Hidden away in the forest deep in the Magic Lake area is one of the finest — and least known — treasures of Pender Island: a disc golf course.
On a recent weekend the forest resounded to thumps, clangs and happy shouts as I arrived to play. With its hilly contours and stately Douglas firs, western cedars and gangling arbutuses, the course is considered one of the most picturesque in North America.
Disc golf is just like regular golf but instead of hitting a ball, you throw a plastic disc that looks like a Frisbee. Starting in the tee box, you keep throwing down the course until your disc lands in a chain basket or strikes a pole covered in metal so it makes a ringing sound. The objective is to take the minimum number of throws. The top players carry more than a dozen discs, using different ones for driving, putting and curving around trees, which have an annoying habit of getting in the way. Novices play along just fine with one or two discs. The game is totally casual. There are no waivers to sign, no tee-off times; you just show up and start to play. Best of all, it’s free (except for tournaments)!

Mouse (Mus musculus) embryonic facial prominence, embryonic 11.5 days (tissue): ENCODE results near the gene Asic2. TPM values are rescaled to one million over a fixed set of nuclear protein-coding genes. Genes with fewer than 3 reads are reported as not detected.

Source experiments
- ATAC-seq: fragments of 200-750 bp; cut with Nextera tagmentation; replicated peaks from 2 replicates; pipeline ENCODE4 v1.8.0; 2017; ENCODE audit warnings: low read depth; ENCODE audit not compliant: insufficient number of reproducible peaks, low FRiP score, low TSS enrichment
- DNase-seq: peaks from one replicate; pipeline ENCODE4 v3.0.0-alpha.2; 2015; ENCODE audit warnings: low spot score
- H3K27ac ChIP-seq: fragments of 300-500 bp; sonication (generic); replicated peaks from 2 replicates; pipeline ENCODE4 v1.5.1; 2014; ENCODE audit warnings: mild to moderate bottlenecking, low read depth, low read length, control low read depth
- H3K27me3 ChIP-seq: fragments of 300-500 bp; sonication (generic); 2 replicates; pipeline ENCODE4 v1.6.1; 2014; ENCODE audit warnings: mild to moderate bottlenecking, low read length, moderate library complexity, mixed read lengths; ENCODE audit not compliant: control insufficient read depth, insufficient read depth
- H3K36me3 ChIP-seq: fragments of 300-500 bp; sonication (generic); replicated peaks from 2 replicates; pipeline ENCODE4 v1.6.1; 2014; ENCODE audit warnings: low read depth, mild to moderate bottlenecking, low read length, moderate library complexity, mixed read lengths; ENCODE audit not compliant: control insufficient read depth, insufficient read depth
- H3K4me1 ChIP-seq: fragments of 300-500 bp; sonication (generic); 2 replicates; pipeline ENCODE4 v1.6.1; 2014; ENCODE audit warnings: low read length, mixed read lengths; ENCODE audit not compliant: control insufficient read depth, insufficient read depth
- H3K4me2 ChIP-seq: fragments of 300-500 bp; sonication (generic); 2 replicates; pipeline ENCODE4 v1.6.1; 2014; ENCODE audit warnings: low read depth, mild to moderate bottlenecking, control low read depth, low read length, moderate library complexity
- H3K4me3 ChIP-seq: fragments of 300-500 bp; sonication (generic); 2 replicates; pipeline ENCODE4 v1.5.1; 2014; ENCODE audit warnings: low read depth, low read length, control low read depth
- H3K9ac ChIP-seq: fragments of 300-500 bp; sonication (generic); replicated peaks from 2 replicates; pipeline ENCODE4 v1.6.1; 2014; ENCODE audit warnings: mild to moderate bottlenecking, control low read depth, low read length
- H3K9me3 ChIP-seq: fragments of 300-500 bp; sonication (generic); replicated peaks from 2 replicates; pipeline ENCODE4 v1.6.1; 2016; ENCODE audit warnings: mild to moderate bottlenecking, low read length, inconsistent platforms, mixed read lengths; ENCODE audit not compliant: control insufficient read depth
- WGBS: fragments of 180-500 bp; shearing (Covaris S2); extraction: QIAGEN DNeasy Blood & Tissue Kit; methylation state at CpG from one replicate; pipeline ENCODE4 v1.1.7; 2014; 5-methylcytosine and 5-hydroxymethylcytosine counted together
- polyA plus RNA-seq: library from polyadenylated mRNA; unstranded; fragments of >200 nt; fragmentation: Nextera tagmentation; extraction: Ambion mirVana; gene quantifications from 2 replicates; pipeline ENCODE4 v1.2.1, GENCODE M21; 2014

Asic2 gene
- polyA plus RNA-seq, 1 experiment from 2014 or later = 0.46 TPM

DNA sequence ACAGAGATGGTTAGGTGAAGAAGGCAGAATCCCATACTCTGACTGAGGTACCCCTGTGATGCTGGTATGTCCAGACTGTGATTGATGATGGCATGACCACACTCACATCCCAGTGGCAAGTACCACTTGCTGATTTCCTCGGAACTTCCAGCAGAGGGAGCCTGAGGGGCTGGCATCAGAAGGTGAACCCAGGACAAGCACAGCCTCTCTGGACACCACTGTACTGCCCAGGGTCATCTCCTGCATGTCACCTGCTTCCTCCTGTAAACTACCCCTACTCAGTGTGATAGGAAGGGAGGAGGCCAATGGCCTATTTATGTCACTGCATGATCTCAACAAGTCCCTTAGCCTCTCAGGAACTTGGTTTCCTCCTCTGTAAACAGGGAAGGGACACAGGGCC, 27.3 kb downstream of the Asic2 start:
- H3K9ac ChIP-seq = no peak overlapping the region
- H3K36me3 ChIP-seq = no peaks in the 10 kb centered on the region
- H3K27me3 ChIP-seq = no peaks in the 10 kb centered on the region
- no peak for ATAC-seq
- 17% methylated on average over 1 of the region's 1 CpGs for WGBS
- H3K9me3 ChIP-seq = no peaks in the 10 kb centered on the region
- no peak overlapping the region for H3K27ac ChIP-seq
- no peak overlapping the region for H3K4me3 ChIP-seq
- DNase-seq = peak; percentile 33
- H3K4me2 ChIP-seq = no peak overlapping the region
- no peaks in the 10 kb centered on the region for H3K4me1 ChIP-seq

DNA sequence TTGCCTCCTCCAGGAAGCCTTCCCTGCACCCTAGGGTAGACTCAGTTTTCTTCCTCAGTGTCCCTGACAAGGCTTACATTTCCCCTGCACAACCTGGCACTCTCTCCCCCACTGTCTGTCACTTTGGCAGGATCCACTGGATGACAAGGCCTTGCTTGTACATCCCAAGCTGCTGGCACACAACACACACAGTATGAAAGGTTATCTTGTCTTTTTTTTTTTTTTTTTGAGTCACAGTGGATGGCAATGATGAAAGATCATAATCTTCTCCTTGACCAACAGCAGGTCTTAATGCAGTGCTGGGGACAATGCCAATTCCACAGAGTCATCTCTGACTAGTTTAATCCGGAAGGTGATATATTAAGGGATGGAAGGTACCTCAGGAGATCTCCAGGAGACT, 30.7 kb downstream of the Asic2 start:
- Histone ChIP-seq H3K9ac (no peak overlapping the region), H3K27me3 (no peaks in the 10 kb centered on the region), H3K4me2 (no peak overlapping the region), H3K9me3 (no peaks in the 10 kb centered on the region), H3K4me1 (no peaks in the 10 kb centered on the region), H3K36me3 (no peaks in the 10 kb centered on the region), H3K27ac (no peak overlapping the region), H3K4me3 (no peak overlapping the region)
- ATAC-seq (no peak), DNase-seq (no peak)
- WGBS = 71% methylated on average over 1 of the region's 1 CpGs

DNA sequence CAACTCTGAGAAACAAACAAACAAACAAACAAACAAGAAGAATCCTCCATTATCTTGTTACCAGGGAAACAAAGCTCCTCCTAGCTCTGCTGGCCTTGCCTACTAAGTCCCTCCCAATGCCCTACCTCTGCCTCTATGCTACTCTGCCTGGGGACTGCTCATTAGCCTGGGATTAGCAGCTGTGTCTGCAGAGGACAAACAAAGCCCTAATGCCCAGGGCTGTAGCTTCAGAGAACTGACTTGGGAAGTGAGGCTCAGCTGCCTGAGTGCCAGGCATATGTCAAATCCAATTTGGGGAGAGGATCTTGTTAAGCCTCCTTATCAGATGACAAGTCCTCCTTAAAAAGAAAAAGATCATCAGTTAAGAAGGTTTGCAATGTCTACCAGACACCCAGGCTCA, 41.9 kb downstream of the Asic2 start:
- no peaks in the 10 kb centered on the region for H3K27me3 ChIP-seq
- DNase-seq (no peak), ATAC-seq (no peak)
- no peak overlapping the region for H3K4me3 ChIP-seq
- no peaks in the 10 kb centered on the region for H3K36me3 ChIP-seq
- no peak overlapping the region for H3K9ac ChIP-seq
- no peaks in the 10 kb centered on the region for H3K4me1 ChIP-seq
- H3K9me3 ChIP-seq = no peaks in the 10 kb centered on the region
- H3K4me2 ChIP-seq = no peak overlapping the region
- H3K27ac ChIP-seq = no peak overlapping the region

Disc golf is played around the world and is particularly popular on the west coast. Courses are also found on Salt Spring Island and Mayne Island.
I joined three friends and started. With many errant shots my score climbed embarrassingly quickly. But it was a lot of fun.
After the game, I nursed a bottle of amber fluid and thought I detected the smell of a well-known BC product wafting through the forest. What a wonderful day!
If You Want to Play
– Pender Island: Disc Golf Island is in Magic Lake
– Salt Spring Island: Hart Memorial Disc Park is at Mouat Park
– Mayne Island: Disc park is at Dinner Bay